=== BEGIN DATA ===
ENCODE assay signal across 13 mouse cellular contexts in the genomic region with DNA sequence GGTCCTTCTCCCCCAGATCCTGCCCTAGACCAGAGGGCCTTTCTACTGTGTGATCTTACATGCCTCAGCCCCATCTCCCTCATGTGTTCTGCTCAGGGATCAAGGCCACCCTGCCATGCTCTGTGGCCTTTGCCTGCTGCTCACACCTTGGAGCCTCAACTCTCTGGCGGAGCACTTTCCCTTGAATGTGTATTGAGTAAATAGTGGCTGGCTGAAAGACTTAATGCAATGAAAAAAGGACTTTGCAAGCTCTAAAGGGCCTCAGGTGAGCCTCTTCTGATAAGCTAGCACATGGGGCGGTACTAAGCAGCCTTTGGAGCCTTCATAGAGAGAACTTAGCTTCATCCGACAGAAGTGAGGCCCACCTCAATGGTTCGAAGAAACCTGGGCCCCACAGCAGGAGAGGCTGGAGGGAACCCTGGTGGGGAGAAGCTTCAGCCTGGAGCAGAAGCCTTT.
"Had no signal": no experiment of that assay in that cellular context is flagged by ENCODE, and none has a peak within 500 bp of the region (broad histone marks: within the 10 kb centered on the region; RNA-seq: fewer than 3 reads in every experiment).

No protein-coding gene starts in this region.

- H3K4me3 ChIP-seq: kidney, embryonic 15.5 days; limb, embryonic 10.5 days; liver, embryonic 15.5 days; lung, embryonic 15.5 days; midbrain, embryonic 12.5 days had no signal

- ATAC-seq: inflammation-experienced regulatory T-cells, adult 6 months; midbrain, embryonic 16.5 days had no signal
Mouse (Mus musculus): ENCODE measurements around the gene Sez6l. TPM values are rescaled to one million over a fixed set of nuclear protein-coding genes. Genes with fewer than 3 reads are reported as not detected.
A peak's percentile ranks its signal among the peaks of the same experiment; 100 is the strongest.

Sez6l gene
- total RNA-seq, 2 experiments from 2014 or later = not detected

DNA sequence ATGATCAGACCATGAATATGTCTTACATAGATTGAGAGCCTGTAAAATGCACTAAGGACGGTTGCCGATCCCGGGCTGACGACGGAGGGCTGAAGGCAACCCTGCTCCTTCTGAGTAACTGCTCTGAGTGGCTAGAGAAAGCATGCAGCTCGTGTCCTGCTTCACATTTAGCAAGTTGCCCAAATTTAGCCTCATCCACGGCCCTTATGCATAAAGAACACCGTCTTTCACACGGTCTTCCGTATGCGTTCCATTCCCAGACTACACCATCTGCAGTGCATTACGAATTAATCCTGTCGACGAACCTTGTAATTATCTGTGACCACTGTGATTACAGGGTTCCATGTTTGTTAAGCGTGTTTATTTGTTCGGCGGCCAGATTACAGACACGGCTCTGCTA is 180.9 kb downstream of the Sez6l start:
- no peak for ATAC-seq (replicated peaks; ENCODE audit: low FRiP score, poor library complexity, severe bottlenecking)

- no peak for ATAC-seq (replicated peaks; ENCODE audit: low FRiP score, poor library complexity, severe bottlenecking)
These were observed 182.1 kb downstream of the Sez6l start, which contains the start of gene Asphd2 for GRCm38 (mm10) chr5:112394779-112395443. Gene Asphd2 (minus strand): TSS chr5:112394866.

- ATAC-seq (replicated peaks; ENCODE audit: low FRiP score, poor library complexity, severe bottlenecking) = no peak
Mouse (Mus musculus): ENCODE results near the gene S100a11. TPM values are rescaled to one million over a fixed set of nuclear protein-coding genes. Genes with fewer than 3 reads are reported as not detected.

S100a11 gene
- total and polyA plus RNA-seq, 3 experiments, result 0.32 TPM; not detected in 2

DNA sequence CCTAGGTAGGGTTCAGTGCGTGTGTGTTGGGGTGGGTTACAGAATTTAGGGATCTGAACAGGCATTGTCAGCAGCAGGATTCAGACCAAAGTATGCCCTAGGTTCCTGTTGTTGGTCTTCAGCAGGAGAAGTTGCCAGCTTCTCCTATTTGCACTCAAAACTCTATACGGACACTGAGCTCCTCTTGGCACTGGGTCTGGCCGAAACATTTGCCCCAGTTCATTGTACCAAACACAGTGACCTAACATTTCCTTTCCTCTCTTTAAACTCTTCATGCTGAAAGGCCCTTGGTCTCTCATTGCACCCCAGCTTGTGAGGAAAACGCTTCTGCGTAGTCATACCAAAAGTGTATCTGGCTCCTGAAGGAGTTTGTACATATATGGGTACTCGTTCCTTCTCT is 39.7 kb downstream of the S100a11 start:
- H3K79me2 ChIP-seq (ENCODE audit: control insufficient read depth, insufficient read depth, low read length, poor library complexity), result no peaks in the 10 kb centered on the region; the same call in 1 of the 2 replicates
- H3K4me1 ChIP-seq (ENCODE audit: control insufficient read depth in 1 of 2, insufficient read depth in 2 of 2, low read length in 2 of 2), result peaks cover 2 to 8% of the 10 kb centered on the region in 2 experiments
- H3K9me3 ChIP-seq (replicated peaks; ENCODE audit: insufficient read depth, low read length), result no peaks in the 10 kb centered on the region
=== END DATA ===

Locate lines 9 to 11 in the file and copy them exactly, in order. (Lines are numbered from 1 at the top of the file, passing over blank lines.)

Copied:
- total RNA-seq, 2 experiments from 2014 or later = not detected

DNA sequence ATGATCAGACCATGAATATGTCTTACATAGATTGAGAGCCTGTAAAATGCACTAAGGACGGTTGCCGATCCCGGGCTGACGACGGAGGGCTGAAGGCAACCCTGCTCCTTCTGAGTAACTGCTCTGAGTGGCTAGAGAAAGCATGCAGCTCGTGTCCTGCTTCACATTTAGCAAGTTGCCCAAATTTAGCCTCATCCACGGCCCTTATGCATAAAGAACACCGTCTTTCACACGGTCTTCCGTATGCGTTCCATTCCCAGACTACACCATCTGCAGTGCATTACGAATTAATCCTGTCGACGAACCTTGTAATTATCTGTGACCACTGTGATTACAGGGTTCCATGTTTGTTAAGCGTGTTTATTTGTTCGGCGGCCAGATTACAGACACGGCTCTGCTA is 180.9 kb downstream of the Sez6l start:
- no peak for ATAC-seq (replicated peaks; ENCODE audit: low FRiP score, poor library complexity, severe bottlenecking)